We left Erie, Pennsylvania at sunrise this morning powered by the ginormous brownies that Deb Zahler baked for us. Soon (20 miles) we entered New York State. We rode along Lake Erie and in vineyards for 60 miles. We could smell Concord grapes the entire time. Grapes have replaced cedar trees as our favorite smell.
Chad stopped and sampled the grapes. He reported that they were very sweet. You can see where the missing grapes from this cluster.
We also saw another grape harvester. Unfortunately, we didn’t get to see it in action but that is why they invented YouTube.
We went through the town of Westfield, New York. In 1897 Charles E. Welch moved his company to Westfield from New Jersey to take advantage of the ideal climate for growing grapes, particularly Concord grapes. Charles was the founder of Welch’s Grape Juice. Factoid – Charles was also a dentist.
Westfield is also where the Barcelona Lighthouse is located. It was the first lighthouse in the world to be powered by natural gas, which was transported by wooden pipes from a “burning spring” about a mile away. The light house was first lit in 1829 and deactivated 30 years later. It was privately owned for over 100 years but now is owned by New York State.
In Dunkirk, New York there was another lighthouse. The first tower was built in 1826 and the current tower was lit in 1875. Its Fresnel lens was installed in 1857 and is still in use today. Only 70 of these lenses are still operational today in the U.S.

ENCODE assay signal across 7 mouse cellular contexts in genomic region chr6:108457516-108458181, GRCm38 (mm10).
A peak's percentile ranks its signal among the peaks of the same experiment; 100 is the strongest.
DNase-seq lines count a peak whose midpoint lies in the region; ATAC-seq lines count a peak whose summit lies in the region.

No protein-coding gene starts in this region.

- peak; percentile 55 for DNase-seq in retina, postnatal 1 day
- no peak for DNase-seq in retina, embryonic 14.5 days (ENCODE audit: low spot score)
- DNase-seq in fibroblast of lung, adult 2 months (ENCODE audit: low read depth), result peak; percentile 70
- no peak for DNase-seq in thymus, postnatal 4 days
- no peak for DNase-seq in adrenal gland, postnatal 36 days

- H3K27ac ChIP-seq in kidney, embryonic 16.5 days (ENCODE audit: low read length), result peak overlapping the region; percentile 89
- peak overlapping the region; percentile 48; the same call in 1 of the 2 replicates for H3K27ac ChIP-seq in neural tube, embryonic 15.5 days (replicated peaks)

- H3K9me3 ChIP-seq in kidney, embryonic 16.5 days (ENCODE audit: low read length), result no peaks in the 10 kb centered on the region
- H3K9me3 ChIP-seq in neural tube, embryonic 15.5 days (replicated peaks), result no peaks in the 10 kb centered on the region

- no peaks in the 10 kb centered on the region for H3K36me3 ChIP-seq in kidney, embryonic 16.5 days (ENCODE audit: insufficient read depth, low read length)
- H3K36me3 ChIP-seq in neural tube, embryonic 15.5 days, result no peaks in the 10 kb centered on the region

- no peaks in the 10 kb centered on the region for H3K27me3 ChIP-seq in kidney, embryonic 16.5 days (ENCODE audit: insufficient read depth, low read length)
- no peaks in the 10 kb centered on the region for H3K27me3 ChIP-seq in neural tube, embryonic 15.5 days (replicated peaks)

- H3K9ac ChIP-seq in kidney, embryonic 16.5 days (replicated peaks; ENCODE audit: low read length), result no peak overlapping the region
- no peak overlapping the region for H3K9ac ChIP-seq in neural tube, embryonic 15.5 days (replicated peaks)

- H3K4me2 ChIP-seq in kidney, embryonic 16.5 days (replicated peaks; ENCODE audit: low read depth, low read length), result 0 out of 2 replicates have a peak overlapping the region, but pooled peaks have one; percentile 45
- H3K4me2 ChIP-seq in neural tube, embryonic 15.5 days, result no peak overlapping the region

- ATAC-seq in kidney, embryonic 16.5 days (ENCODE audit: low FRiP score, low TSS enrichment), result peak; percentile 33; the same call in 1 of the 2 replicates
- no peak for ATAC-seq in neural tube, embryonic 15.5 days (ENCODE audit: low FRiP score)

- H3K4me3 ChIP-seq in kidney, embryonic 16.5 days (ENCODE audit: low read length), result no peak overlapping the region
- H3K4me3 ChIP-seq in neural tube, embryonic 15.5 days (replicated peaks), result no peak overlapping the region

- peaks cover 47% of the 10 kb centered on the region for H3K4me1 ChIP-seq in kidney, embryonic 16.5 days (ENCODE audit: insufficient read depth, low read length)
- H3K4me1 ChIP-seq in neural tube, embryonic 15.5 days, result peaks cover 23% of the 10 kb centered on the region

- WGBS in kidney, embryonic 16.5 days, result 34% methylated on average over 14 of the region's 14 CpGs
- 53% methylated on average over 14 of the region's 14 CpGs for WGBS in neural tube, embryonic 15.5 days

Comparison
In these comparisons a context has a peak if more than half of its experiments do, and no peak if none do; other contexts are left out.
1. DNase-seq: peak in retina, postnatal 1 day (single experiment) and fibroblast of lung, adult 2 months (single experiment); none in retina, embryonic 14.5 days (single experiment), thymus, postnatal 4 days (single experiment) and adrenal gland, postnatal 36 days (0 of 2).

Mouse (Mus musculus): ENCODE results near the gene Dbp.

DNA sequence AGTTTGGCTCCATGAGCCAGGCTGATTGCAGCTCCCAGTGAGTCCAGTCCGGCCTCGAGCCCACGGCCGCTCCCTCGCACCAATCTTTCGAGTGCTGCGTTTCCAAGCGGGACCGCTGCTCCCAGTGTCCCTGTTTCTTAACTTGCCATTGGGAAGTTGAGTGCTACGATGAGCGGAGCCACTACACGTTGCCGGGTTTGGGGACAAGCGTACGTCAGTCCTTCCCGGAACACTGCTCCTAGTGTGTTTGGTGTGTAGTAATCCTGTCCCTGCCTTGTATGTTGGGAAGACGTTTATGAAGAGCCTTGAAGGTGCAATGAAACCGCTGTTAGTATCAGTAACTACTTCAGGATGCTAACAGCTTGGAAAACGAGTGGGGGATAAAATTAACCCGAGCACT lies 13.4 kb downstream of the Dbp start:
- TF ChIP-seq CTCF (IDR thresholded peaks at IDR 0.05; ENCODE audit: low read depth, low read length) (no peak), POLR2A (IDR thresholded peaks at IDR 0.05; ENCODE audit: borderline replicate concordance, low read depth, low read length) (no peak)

We also learned that there is a lighthouse “passport” sponsored by the United States Lighthouse Society. The passport is stamped at every lighthouse you visit. This would be a great thing to do next summer!
Here is a milk bottle buoy or bottle light. It is constructed out of boiler plate and is 30 feet tall. A 12 volt battery was used for the light. It was first lit in 1903 and was in operation at the entrance to Buffalo Harbor until 1985.
Near Irving, New York we passed through a corner of the Seneca reservation. Besides the usual casino they also had signs using the Seneca language. Their words are written with 13 letters plus the colon and accent mark. They don’t use capital letters. Here is a sign in English and in Seneca.
At the 80 mile mark we were in Pinehurst, New York and could see the city of Buffalo, New York in the distance across Lake Erie.
We then turned “inland” and ended our day at West Seneca, New York.
- Erie, Pennsylvania to West Seneca, New York
- Distance: 99.8 miles (161 km)
- Climbing: 2855 feet (870 m)
- Temperature: 63 – 74°F (17 – 23°C)